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Toxicological information

Direct observations: clinical cases, poisoning incidents and other

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Administrative data

Endpoint:
direct observations: clinical cases, poisoning incidents and other
Type of information:
experimental study
Adequacy of study:
key study
Reliability:
2 (reliable with restrictions)
Rationale for reliability incl. deficiencies:
other: Non-guideline study, GLP status not known, published in peer reviewed literature, no restrictions, fully adequate for assessment.

Data source

Reference
Reference Type:
publication
Title:
The identification of contact allergens by human assay III. The maximisation test: A procedure for screening and rating contact sensitizers
Author:
Kligman AM
Year:
1966
Bibliographic source:
J. Invest. Derm. Vol 47, 393-409

Materials and methods

Study type:
study with volunteers
Endpoint addressed:
skin sensitisation
Test guideline
Qualifier:
no guideline available
Principles of method if other than guideline:
25 healthy adult males were used. Two main procedures were involved; (a) the potential induction of an immune response; (b) a challenge of that response.
Induction: 1.0 mL of undiluted xylene was applied on "Webril" patches (1.5" x 1.5") under an occlusive dressing to the forearm or calf of the subject. There was a total of five 48 hour exposures to exactly the same skin site. For 24 hours before each application 1.0 mL of 5% aqueous sodium lauryl sulphate (irritant) was administered.
Challenge: 0.4 mL of 5% aqueous sodium lauryl sulphate was applied on "Webril" patches (1" x 1") under an occlusive dressing to the back for 1 hour followed by undiluted xylene for 48 hours. The challenge reaction is assessed immediately after removal of the dressing and again 2 days later and the degree of sensitisation classified on a 1-5 scale.
GLP compliance:
no

Test material

Reference
Name:
Unnamed
Type:
Constituent
Type:
Constituent
Details on test material:
No further details

Method

Type of population:
other: volunteer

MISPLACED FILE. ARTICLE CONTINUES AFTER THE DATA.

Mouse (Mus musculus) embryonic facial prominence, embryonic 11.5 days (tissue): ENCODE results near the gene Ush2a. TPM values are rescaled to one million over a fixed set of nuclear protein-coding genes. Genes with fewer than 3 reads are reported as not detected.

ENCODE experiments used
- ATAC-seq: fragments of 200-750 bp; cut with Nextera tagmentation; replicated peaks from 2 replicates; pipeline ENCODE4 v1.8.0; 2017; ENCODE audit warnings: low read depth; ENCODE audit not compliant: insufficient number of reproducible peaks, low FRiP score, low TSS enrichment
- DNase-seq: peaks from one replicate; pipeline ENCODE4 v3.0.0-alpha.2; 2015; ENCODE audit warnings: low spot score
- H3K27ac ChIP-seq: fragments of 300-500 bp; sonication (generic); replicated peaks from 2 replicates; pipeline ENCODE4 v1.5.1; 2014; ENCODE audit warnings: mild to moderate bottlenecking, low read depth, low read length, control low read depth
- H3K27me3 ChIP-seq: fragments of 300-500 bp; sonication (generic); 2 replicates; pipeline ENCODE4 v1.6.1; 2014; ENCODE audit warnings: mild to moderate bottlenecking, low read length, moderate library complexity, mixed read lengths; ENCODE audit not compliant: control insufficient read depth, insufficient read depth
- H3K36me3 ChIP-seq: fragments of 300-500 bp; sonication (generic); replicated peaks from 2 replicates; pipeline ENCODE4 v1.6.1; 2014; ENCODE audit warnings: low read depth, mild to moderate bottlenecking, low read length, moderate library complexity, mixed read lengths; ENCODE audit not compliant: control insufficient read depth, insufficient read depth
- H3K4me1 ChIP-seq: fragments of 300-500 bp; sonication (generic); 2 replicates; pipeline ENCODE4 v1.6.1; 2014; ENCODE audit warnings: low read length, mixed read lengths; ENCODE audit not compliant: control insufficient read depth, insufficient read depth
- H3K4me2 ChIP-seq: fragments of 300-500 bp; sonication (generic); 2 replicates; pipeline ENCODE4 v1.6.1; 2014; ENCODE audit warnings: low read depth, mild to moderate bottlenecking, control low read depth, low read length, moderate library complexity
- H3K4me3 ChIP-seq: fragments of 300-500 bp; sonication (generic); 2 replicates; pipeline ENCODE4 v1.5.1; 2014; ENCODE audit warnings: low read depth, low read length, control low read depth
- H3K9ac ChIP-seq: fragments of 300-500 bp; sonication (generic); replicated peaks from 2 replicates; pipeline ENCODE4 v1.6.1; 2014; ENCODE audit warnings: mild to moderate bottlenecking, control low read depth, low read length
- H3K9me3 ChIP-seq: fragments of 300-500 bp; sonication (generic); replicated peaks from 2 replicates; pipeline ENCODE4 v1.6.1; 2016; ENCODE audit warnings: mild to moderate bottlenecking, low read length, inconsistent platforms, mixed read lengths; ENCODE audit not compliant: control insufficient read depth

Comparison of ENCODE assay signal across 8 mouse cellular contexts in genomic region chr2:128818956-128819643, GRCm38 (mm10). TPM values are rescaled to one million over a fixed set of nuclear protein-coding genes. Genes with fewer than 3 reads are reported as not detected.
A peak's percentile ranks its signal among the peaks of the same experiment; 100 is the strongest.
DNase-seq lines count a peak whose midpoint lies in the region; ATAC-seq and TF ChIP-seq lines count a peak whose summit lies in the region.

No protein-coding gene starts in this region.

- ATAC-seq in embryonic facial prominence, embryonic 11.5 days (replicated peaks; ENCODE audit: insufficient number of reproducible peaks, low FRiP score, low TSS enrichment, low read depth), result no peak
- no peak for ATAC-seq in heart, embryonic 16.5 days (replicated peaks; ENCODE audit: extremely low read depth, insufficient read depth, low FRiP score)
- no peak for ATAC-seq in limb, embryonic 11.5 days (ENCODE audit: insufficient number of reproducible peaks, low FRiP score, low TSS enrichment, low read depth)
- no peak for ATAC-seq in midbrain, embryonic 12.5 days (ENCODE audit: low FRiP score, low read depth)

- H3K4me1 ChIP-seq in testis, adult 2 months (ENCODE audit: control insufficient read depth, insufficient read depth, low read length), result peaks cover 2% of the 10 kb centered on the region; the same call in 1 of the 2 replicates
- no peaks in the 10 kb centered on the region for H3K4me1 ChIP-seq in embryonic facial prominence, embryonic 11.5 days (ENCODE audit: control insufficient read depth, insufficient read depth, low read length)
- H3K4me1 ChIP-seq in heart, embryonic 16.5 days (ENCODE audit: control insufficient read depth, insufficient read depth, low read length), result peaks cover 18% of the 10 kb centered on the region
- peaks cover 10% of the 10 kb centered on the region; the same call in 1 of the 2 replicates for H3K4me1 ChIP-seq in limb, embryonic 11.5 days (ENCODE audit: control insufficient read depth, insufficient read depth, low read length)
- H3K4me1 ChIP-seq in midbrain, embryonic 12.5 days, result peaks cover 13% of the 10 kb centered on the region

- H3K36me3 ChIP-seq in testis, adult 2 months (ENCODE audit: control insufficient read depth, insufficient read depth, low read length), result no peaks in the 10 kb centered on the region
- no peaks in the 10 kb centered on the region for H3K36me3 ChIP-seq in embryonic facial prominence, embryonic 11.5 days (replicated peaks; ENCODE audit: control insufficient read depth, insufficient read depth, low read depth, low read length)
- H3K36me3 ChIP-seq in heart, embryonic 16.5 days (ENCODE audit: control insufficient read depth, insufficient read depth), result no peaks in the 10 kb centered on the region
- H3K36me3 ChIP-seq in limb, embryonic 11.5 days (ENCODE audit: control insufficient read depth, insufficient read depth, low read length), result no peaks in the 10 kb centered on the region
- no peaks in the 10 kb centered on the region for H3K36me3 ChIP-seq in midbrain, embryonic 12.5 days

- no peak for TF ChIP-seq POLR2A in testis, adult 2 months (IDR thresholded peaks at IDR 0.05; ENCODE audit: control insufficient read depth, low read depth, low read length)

Subjects:
25 males (90% were black) aged 18 - 50 years.

Ethical approval:
not specified
Route of exposure:
dermal
Reason of exposure:
intentional
Exposure assessment:
measured
Details on exposure:
A total of five applications of undiluted test material to inflamed skin on the forearm or calf (same site on each occasion, pre-treated with SLS) followed by challenge (100%, 25% mixed xylenes) on the back. An occlusive dressing was applied.

Results and discussion

Clinical signs:
None
Results of examinations:
The sensitisation rate was 0/24 indicating that mixed xylenes was not a skin sensitiser under the conditions of the study.

Any other information on results incl. tables

Mixed xylenes was not a sensitiser under the conditions of the study.

Applicant's summary and conclusion

Conclusions:
The human maximization test devised by Albert Kligman is a highly sensitive detector of skin sensitizing potential. In this assay, xylene was tested at 100% and subjects challenged at 25%. No skin sensitization resulted.
Executive summary:

The skin sensitisation potential of mixed xylenes was investigated in an early human maximisation test employing a total of five applications to inflamed skin on the forearm or calf (same site on each occasion, pre-treated with SLS) followed by challenge (100%, 25% mixed xylenes) on the back. The sensitisation rate was 0/24 indicating that mixed xylenes was not a skin sensitiser under the conditions of the study. The results for more than 80 chemicals are presented in this paper which demonstrates the very considerable predictive sensitivity of ths assay.